In the meanwhile, a new video shows how risky this performances can be. An amateur footage posted on Liveleak shows an Argentine AF A-4AR Fightinghawk performing a high-G climb from low level whose “collateral effect” is the collapse of the right fuel tank (with debris falling on the airport). Obviously, the maneuver which caused the fuel tank “disintegration” is not as dangerous as the Pampa one, but it demonstrates that flying at low altitudes at high speed (in this case with modernized planes built in the ’70s), when not strictly required for operational purposes, can stress the airframes to such an extent they could break apart, (potentially) causing loss of control of the aircraft or simply rendering an airport unserviceable because of debris and consequent FOD (Foreign Object Damage) risk. Don’t forget that the IA-63 Pampa pilot in the above mentioned video, pulled 5.3 G (the HUD signals “Max G”) in the zooming following the flyby. What if his fuel tank collapsed creating a weight unbalance at ultra-low level?

Argentine Air Force IA-63 Pampa crazy flyby uncensored cockpit video: an example of poor airmanship

Few days ago I commented the Blue Angels’ almost crash at Lynchburg Regional Air Show, Va, when team’s leader CDR Dave Koss led the diamond formation too low at the end of the “Barrel Roll Break” maneuver. I explained that CFIT (Controlled Flight Into Terrain) is always a risk when flying formation aerobatics.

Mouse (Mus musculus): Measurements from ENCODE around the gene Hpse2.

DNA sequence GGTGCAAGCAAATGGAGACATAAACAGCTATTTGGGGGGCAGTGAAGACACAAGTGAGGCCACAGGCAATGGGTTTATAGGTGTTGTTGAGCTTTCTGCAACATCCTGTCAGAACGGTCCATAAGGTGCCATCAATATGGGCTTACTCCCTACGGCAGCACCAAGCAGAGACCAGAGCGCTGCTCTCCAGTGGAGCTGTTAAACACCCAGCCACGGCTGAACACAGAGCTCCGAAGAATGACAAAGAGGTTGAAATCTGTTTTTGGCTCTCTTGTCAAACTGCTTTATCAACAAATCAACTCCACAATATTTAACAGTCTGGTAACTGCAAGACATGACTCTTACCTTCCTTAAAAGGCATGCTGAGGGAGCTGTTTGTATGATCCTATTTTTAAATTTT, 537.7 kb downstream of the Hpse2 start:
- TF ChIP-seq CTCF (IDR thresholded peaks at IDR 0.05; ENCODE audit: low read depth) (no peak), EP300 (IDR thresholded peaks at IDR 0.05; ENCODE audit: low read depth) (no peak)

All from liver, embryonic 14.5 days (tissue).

Now, two videos are going viral on the web. They show (one from the ground, another one from the cockpit) an Argentine Air Force IA-63 Pampa advanced trainer flying a crazy flyby at ultra low level (around 1 mt above the ground, in front of some guys filming the “show”) at 300 Kts, pulling 5.3 Gs (the HUD signals “Max G”) in the subsequent zooming that he ended with a sort of victory roll.

For much less, CDR Koss resigned.

Obviously, the Argentinean pilot (most probably an Instructor Pilot with many flying hours on his logbook), was skilled (and lucky) enough to perform the flyby without crashing the aircraft or hitting the trees surrounding the “display area”. However, I don’t consider him a “brave pilot” as the only thing such maneuver shows is lack of airmanship. Airmanship is founded on discipline, skill and proficiency and combines attitude, knowledge, situational awareness and decision making abilities, differentiating the superior pilot from the average one. The Pampa pilot was skilled, proficient and most probably had the required knowledge and experience to perform flybys or aerobatics but he flew at unreasonable height. Not even display teams’ solos fly so low as the risk of something going wrong is too high. At that speed and altitude, anything (windshear, turbulence, birdstrike, wake turbulence, engine FOD, temporary loss of power, control stick malfunction, etc) can have devastating effects for both the pilot and observers on the ground.

For some reason Gizmodo published a cockpit video with “some of the cockpit information has been blacked-out at their request, to avoid being identified”; however the full uncensored version of the video can be found on Youtube:

Flyby as seen from the ground: